2. Michelle's plant is in a plastic pot, and mine is in a glazed ceramic pot.
And that's about it. Maybe the potting mixes are different, but they both drain well and I don't think they're a factor, as potting mixes lose fertility fairly fast, so they're both dependent entirely on the food I give them (which comes in a steady flow of light feeds every six weeks).
My guess is that the stout, healthy little plant is a tough little trauma victim which is soldiering on wonderfully, but maybe its root system is still regrowing and things are still are not all that good below-ground. There's a product sold here called Seasol, which is an organic, seaweed-based liquid that is marketed as a "root growth promoter" and "soil conditioner", rather than a fertiliser, so I've resolved to give the trauma victim a few fortnightly doses of magic elixir and see how it shapes up over the next few months. If that doesn't work, I'll repot it in late winter and see if fresh potting mix helps. That's all I can think of.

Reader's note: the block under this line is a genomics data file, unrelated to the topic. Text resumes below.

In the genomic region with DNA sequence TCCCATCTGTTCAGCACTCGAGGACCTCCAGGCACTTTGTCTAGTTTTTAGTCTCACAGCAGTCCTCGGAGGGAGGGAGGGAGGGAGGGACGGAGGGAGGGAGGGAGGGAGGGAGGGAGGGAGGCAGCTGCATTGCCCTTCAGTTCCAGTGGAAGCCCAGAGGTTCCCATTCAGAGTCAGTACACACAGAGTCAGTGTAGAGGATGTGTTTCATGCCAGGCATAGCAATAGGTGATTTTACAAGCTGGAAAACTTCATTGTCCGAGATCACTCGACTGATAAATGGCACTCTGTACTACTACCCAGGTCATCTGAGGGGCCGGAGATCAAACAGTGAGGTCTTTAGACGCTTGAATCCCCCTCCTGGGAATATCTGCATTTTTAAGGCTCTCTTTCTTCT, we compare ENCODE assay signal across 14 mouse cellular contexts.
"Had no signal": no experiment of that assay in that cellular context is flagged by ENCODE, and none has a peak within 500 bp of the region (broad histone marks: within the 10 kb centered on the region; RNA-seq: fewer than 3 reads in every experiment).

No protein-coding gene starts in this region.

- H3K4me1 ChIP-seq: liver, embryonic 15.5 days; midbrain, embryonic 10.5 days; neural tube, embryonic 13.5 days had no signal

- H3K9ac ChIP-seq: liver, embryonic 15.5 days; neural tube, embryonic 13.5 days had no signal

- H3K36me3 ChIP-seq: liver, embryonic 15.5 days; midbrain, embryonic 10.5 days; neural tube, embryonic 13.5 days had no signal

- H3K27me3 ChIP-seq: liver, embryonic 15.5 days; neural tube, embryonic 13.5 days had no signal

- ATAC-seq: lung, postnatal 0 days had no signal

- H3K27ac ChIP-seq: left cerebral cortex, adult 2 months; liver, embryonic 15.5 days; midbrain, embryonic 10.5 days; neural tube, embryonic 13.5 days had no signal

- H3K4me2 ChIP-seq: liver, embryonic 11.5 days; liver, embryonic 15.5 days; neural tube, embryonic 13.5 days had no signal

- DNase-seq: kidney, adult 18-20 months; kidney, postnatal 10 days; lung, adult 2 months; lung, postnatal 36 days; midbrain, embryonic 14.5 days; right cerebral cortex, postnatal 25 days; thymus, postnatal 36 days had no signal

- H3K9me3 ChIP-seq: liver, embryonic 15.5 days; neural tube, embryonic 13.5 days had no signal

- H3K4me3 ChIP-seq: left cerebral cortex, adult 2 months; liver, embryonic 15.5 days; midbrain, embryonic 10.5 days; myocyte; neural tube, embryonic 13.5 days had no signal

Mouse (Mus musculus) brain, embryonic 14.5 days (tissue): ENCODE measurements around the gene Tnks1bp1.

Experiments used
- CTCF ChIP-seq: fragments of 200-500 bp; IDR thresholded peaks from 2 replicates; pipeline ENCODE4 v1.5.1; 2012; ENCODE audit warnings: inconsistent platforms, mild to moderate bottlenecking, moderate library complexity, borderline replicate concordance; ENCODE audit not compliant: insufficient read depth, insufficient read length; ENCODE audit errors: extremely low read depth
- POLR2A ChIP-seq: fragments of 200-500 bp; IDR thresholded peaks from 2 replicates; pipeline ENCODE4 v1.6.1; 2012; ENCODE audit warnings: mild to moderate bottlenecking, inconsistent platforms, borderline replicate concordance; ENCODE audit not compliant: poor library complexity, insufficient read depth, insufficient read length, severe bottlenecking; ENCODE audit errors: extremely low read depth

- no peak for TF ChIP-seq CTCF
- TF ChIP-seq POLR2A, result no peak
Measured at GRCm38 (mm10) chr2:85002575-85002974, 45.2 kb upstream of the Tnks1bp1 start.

"Two of us" case number 2, the sedums. (Maybe I should give this one a Robert Ludlum style title such as "The Sedum Conundrum" – maybe not...) Two cuttings brought home from a visit to a gardener-pal in southern Australia. Both are sedums, both thriving in my friend Amanda's garden down south. On the left is Sedum 'Autumn Joy' and on the right, the plant I now call Sedumn 'No Joy'. Identical spots, identical potting mix, identical care. The one on the right is in a permanent sulk, its cousin on the left, delirious with joy.

These flower buds of 'Autumn Joy' start out light pink then darken as they open, the combination of blooms and foliage as fresh as happy teenagers having fun at the beach.

This one is doing the equivalent of sitting locked in its room listening to loud heavy metal music. Not happy. With all potted plants, my motto is "if not performing, repot!" And so that's all I can think of at this stage.

I have a soundtrack in mind for my final little "two of us" pairing – Bryan Ferry and "Let's Stick Together", although the lyric would have to alter to "let's bloom together, come on come on, let's bloom together". In one part of the garden, a potted crassula (which my Googling thinks is called "Baby's necklace", but which I like to think of as "Pagoda") has decided to flower. These are the buds, and the blooms themselves will be small, with reddish centres, I expect. (The green leaves? The oregano which never knows when it's not welcome).